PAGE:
Query: NC_003116:93576 Neisseria meningitidis Z2491, complete genome Lineage: Neisseria meningitidis; Neisseria; Neisseriaceae; Neisseriales; Proteobacteria; Bacteria General Information: This is a serogroup A strain isolated in Gambia in 1983. Causes septicemia and meningitis. The second of two pathogenic Neisseria, this organism causes septicemia and is the leading cause of life-threatening meningitis (inflammation of the meninges, the membrane surrounding the brain and spinal cord) in children. This organism typically residies in the nasopharynx cavity but can invade the respiratory epthelial barrier, cross into the bloodstream and the blood brain barrier, and cause inflammation of the meninges. Pathogenicity factors include the surface proteins (porins and opacity proteins), and the type IV pilus (which is also found in Neisseria gonorrhoeae). Pathogenicity factors include the surface proteins (porins and opacity proteins), and the type IV pilus (which is also found in Neisseria gonorrhoeae). This organism, like Neisseria gonorrhoeae, is naturally competent, and protein complexes at the cell surface recognize the uptake signal sequence in extracellular DNA, an 8mer that is found at high frequency in Neisseria chromosomal DNA.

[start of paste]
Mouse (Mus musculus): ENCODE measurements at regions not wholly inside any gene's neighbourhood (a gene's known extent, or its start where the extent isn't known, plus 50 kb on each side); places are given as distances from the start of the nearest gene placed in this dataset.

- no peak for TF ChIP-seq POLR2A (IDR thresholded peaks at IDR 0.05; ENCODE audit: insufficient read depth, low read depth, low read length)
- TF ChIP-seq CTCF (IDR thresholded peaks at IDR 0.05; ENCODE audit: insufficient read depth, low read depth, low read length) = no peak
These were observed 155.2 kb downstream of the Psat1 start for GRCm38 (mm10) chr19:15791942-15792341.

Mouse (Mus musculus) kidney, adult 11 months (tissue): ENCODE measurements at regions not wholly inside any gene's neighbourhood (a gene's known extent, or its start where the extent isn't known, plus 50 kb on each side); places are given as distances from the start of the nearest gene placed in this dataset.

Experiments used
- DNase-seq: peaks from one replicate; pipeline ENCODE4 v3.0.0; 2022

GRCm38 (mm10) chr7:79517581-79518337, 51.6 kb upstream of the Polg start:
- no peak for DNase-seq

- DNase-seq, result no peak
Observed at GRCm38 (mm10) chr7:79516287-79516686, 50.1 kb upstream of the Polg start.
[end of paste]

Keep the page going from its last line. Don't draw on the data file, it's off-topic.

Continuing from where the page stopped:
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General Information: This strain is a derivative strain isolated in the laboratory of Barry Marrs from the classical progenitor strain B10. It is rifampicin-resistant, produces GTA, and is capable of growing under high illumination (resistant to photooxidative killing). Bacteria belonging to the Rhodobacter group are metabolically versatile as they are able to use photosynthesis and usually can grow under both anaerobic and aerobic conditions. This organism is a facultatively phototrophic purple non-sulfur bacterium and the type species of the Rhodobacter group. The colony's color depends largely on the amount of oxygen present in its environment. While it is able to produce cellular energy in a number of different ways, it can rely on anoxygenic photosynthesis under anaerobic conditions in the presence of light. Some strains produce the Gene Transfer Element (GTA), a pro-phage particle capable of transferring genetic material between strains.